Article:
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Reconciliation a long-drawn process: Clinton

Reconciliation a long-drawn process: Clinton

Mar 22, 2012 - 12:10

WASHINGTON (PANinfo-icon): Noting that it is up to the Talibaninfo-icon to decide on peace talks, US Secretary of State Hillary Clinton on Wednesday acknowledged that it was going to be a long-term process.

 “Reconciliation is going to be a very long-term process.  There's nothing quick or easy about it, and I think both the minister and I know that you are going to have bumps in the road. But as I said at the outset, our role is to support the Afghans. It's Afghan-led, it's Afghan-owned,” Clinton told reporters at a joint press conference with Foreign Minister Zalmai Rassoul.

“After consultations with President (Hamid) Karzai, we articulated several steps that the Taliban must take in order to advance such an Afghan peace process, including opening a political office in Qatar where everyone could test their presence and commitment,” she noted.

“They have to make clear statements distancing themselves from international terrorism. That's not just an Afghan request, it's a request of the international community.  They have to support a political process,” she said.

Responding to a question on the recent rebel statement on their withdrawal from peace talks, the secretary said it is up to the Taliban to decide what they want to do. “What the Taliban do is up to them.  We have been clear, we are prepared to continue discussions and our goal is to open the door so that Afghans can be negotiating among and between themselves.

“As I've said from the very beginning, if there are Taliban insurgents who have no interest in reconciliation, they will continue to face military pressure.  We are not stopping our efforts to support the security of Afghanistaninfo-icon, while we try to see whether there is an opportunity for negotiation. So really, at this point, the choice is up to them,” Clinton added.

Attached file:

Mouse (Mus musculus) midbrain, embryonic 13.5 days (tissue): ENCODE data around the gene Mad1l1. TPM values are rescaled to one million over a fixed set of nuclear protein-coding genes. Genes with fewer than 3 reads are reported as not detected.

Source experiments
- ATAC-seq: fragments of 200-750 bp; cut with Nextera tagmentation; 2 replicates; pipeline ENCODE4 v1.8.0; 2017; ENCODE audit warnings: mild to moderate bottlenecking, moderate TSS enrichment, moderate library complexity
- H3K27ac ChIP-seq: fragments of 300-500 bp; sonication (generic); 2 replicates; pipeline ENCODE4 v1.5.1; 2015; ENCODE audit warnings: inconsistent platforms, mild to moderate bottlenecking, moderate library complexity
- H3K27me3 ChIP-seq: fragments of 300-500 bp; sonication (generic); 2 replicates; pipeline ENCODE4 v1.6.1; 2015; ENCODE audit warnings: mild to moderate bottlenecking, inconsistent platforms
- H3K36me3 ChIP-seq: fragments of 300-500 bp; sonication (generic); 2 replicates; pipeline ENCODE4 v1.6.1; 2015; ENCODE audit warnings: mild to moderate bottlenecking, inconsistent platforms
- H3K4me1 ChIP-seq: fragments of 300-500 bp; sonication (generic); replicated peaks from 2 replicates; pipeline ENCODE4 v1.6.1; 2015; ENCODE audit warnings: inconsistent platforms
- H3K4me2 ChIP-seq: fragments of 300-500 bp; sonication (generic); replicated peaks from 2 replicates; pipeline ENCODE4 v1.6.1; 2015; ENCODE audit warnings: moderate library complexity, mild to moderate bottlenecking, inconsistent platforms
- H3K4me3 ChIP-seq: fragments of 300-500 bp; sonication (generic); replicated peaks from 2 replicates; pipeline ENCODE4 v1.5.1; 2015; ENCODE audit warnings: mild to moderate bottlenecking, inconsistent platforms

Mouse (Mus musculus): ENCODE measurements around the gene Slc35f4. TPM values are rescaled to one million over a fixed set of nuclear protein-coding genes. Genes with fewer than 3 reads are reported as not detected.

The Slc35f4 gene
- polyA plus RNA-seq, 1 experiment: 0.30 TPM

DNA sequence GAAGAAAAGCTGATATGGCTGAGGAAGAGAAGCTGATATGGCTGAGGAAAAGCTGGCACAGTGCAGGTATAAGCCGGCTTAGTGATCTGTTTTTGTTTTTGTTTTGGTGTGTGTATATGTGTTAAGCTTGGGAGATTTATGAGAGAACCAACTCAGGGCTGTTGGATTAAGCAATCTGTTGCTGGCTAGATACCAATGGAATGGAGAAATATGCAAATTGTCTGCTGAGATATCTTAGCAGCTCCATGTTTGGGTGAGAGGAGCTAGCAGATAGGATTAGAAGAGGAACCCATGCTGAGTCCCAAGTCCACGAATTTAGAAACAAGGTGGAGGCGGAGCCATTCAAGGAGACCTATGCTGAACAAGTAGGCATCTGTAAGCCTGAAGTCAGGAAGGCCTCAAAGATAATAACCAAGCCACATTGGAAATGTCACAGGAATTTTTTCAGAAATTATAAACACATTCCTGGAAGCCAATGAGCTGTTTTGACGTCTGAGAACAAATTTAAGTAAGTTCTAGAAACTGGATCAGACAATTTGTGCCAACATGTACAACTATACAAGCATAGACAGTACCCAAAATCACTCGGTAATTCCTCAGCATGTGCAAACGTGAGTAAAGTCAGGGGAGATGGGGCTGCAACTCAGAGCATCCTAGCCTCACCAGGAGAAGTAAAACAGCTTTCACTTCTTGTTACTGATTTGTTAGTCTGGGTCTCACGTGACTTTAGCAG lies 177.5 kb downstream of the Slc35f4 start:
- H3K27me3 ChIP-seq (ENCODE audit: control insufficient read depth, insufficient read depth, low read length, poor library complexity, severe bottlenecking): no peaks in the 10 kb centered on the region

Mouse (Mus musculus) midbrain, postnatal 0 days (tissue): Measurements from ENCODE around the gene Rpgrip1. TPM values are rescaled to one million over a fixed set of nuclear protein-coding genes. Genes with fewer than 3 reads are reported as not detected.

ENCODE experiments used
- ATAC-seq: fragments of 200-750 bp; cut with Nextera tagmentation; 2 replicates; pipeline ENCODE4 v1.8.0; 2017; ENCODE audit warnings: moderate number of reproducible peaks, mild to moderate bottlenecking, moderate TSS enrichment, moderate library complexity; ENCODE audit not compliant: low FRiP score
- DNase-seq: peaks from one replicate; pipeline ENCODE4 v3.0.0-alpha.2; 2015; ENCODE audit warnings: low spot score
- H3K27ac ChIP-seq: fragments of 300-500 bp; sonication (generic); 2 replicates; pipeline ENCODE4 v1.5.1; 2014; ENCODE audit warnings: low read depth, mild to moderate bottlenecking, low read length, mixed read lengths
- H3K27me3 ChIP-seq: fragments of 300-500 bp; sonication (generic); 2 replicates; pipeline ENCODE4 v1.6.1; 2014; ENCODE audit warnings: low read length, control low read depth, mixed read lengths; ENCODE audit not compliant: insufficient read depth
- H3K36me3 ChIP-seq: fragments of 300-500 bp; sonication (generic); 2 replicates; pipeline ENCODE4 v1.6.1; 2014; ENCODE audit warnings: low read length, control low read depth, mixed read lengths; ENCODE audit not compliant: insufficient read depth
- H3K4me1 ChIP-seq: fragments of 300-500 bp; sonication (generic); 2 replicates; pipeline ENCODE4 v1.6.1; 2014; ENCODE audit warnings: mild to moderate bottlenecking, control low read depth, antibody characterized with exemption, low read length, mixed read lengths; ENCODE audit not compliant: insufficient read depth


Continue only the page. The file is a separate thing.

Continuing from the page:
Clinton said the US remained committed to supporting Afghan reconciliation. “Our only goal is to open the door for Afghans to sit down with other Afghans and to work out the future for their country. Our position has been consistent. We have been clear about the necessary outcome."

Any negotiation must require the Taliban to break ties with al-Qaida, to renounce violence and to abide by Afghanistan's constitution, including the protections of womeninfo-icon's and minority rights, she asserted. “We've also made clear that the steps the Taliban must now take to advance the process must make unambiguous statements distancing themselves from international terrorism and committing to a process that includes all Afghans,” she said.

“So the Taliban have their own choice to make, but let there be no doubt that the United States is prepared to work with all Afghans who are committed to an inclusive reconciliation process that leads toward lasting security. And we will continue to support economic and educational opportunities, so all the Afghan people have the chance to build better futures for themselves and their nation. And of course we will continue to defend the rights of Afghan women,” Clinton said.


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